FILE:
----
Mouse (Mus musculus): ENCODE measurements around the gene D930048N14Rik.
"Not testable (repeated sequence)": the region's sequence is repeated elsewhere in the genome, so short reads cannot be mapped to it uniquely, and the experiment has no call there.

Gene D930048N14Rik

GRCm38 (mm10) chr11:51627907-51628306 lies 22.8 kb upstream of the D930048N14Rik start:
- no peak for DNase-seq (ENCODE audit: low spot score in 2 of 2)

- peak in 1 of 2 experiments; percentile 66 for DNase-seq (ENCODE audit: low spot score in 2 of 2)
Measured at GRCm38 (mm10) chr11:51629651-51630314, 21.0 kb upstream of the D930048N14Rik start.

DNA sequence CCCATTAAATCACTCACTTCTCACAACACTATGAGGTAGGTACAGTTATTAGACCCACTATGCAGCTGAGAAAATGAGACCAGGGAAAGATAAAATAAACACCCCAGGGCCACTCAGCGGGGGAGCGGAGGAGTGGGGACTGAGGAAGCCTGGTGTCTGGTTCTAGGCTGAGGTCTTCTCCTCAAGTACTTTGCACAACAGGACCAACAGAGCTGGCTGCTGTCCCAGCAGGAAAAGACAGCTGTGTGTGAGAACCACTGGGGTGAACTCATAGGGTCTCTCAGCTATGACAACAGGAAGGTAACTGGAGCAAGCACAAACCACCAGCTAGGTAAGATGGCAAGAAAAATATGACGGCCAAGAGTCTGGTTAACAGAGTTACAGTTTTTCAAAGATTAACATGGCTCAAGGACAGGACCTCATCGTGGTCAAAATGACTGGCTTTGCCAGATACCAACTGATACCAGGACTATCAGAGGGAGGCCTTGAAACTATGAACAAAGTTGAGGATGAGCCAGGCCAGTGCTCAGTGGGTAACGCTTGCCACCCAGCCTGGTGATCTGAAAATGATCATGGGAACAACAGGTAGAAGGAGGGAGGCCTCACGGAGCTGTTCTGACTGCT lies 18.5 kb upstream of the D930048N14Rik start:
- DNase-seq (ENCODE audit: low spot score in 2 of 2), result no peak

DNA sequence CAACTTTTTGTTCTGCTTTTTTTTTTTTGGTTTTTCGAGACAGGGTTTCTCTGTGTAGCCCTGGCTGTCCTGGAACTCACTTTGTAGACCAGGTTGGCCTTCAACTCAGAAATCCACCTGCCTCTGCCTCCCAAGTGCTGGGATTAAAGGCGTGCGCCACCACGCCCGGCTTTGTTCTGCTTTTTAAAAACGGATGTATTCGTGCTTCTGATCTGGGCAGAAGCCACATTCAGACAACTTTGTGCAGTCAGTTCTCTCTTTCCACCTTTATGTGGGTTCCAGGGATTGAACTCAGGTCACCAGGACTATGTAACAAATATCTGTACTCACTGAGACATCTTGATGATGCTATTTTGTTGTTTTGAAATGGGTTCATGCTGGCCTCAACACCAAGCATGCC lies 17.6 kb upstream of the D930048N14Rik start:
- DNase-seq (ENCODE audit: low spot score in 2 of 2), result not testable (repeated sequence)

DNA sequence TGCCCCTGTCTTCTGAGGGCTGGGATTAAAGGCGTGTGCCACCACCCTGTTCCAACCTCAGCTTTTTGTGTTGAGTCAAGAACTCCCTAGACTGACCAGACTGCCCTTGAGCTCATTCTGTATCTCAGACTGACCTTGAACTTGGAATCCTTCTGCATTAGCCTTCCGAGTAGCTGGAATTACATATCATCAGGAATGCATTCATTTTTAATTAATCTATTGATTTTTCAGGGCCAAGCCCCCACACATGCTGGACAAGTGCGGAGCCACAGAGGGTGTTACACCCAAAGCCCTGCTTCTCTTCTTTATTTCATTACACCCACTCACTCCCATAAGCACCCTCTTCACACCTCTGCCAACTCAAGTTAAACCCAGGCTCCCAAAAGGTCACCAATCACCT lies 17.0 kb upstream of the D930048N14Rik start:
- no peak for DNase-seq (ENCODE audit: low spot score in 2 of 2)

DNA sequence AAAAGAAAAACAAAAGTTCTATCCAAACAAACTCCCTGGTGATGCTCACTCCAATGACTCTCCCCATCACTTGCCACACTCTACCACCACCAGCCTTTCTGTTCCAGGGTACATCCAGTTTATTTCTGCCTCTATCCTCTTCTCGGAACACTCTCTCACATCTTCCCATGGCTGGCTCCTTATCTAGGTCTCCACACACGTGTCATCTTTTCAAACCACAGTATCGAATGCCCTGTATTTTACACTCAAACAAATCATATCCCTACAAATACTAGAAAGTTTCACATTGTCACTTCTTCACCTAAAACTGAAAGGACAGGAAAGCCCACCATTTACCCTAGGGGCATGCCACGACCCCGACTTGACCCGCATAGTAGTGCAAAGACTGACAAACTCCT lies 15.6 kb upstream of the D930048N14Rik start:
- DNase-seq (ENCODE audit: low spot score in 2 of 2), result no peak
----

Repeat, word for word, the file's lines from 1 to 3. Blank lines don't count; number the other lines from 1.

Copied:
Mouse (Mus musculus): ENCODE measurements around the gene D930048N14Rik.
"Not testable (repeated sequence)": the region's sequence is repeated elsewhere in the genome, so short reads cannot be mapped to it uniquely, and the experiment has no call there.

Gene D930048N14Rik